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Table of Contents
LETTERS TO THE EDITOR
Year : 2020  |  Volume : 23  |  Issue : 7  |  Page : 44
 

Alteration of consciousness as initial presentation in COVID-19: Observation


1 Sanitation1 Medical Academic Center, Bangkok, Thailand
2 Honorary Profeessor, Dr DY Patil University, Pune, India; Visiting Professor, Hainan Medical University, Haikou, China

Date of Submission26-Feb-2020
Date of Decision28-Feb-2020
Date of Acceptance28-Feb-2020
Date of Web Publication17-Apr-2020

Correspondence Address:
Beuy Joob
Sanitation1 Medical Academic Center, Bangkok
Thailand
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Source of Support: None, Conflict of Interest: None


DOI: 10.4103/aian.AIAN_123_20

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How to cite this article:
Joob B, Wiwanitkit V. Alteration of consciousness as initial presentation in COVID-19: Observation. Ann Indian Acad Neurol 2020;23, Suppl S1:44

How to cite this URL:
Joob B, Wiwanitkit V. Alteration of consciousness as initial presentation in COVID-19: Observation. Ann Indian Acad Neurol [serial online] 2020 [cited 2020 May 31];23, Suppl S1:44. Available from: http://www.annalsofian.org/text.asp?2020/23/7/44/282796




To the Editor,

COVID-19 is a newly emerging respiratory disease that is caused by a novel coronavirus namely SARS-CoV- 2.[1] The disease was firstly reported from China, then it spread to several countries including Thailand.[2] In clinical neurology, the neurological manifestation of COVID-19 is interesting but little mentioned. Alteration of consciousness might be an initial presentation in coronavirus infection.[3] For COVID-19, the data on this issue is limited. Here, we would like to exchange the observation from Thailand, the second country in the world that this new respiratory disease existed.[2]

At present (February 22th, 2020), there are 35 patients with COVID-19 in Thailand. Of these 35 cases, no case had confusion as initial clinical presentation. From additional analysis on available data on 237 published cases in China,[4],[5] one patient had confusion as initial presentation giving the rate equal to 0.42% (95% confidence interval = 0.06% - 2.98%). The exact interrelationship between COVID-19 and confusion is still unknown. Based on these data, a few patients with COVID-19 might have confusion as an initial clinical presentation. If the practitioner does not recognize this possibility, the case might be missed.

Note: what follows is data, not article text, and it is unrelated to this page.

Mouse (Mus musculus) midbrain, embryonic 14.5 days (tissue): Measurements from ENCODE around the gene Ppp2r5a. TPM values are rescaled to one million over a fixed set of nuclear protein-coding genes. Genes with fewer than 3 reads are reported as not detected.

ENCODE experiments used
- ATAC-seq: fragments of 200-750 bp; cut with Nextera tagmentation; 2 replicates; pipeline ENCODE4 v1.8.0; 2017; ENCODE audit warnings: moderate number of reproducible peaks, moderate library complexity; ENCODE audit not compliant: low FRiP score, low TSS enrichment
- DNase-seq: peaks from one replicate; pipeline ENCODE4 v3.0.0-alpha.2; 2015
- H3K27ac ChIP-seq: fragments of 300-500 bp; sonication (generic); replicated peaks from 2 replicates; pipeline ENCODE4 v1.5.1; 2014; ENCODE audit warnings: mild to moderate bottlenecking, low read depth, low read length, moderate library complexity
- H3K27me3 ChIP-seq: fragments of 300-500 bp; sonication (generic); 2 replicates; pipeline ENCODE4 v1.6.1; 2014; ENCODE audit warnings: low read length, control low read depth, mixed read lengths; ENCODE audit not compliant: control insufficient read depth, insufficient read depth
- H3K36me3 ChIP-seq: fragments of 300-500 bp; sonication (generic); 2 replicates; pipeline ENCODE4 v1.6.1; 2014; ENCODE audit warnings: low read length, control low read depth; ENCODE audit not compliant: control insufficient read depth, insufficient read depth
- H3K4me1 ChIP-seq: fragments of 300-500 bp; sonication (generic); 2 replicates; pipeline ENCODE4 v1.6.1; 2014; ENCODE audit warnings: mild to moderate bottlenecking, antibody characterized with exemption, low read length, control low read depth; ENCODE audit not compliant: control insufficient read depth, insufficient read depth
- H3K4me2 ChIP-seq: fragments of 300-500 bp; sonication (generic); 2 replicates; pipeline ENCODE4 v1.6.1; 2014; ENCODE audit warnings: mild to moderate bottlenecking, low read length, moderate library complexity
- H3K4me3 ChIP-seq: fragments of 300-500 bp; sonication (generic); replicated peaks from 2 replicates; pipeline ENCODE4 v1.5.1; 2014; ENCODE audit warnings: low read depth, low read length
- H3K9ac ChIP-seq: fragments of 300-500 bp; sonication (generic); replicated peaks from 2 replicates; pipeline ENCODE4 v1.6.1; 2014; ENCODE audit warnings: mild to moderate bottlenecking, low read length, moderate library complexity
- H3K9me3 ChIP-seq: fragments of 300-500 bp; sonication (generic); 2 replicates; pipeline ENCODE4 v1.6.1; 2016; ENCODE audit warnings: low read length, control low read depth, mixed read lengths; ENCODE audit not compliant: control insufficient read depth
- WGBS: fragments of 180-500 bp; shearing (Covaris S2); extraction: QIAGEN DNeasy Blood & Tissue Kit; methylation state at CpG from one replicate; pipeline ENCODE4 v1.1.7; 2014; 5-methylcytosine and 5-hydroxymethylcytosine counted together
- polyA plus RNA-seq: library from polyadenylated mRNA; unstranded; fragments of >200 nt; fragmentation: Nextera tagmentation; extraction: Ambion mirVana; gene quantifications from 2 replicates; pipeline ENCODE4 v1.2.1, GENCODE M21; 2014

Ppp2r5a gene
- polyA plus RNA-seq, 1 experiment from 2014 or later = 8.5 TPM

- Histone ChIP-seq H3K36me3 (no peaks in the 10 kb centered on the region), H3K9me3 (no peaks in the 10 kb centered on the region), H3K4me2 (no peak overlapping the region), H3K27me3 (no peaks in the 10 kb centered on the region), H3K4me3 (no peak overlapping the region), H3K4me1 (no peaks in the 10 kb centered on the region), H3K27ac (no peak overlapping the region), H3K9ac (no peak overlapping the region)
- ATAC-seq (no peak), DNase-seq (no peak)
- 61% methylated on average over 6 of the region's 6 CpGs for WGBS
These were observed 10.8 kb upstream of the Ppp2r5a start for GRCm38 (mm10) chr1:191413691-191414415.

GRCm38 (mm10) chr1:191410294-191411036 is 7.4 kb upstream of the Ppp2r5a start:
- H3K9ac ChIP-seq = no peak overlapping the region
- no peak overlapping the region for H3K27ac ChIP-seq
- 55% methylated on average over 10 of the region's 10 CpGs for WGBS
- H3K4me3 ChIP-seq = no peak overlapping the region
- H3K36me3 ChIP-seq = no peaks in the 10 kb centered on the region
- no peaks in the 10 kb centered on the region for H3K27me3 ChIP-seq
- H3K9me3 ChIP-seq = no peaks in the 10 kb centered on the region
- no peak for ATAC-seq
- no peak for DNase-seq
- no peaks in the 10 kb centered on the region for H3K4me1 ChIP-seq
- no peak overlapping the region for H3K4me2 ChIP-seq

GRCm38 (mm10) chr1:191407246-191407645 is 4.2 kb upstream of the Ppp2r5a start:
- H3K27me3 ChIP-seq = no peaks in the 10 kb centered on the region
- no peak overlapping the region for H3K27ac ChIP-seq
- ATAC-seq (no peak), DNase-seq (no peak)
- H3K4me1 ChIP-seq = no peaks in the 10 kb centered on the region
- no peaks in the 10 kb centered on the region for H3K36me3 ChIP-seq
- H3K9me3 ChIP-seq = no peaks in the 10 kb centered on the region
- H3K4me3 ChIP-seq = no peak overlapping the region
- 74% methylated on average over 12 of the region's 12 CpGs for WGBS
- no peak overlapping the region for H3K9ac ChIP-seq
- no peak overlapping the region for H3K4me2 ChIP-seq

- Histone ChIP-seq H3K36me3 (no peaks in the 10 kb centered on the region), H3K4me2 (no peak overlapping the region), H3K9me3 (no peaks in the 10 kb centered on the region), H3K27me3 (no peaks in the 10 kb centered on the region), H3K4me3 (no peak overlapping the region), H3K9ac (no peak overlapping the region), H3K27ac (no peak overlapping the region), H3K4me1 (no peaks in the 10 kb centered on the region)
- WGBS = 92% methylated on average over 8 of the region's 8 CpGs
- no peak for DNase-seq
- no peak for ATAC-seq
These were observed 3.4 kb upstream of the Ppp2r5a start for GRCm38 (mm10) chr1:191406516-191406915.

Financial support and sponsorship

Nil.

Conflicts of interest

There are no conflicts of interest.



 
   References Top

1.
Hsia W. Emerging new coronavirus infection in Wuhan, China: Situation in early 2020. Case Study Case Rep 2020;10:8-9.  Back to cited text no. 1
    
2.
Yasri S, Wiwanitkit V. Editorial: Wuhan coronavirus outbreak and imported case. Adv Trop Med Pub Health Int 2019;9:1-2.  Back to cited text no. 2
    
3.
Arabi YM, Harthi A, Hussein J, Bouchama A, Johani S, Hajeer AH, et al. Infection. Severe neurologic syndrome associated with Middle East respiratory syndrome corona virus (MERS-CoV) 2015;43:495-501.  Back to cited text no. 3
    
4.
Wang D, Hu B, Hu C, Zhu F, Liu X, Zhang J, et al. Clinical characteristics of 138 hospitalized patients with 2019 novel coronavirus-infected pneumonia in Wuhan, China. JAMA 2020. doi: 10.1001/jama. 2020.1585. [Epub ahead of print]  Back to cited text no. 4
    
5.
Chen N, Zhou M, Dong X, Qu J, Gong F, Han Y, et al. Epidemiological and clinical characteristics of 99 cases of 2019 novel coronavirus pneumonia in Wuhan, China: A descriptive study. Lancet 2020;395:507-13.  Back to cited text no. 5
    




 

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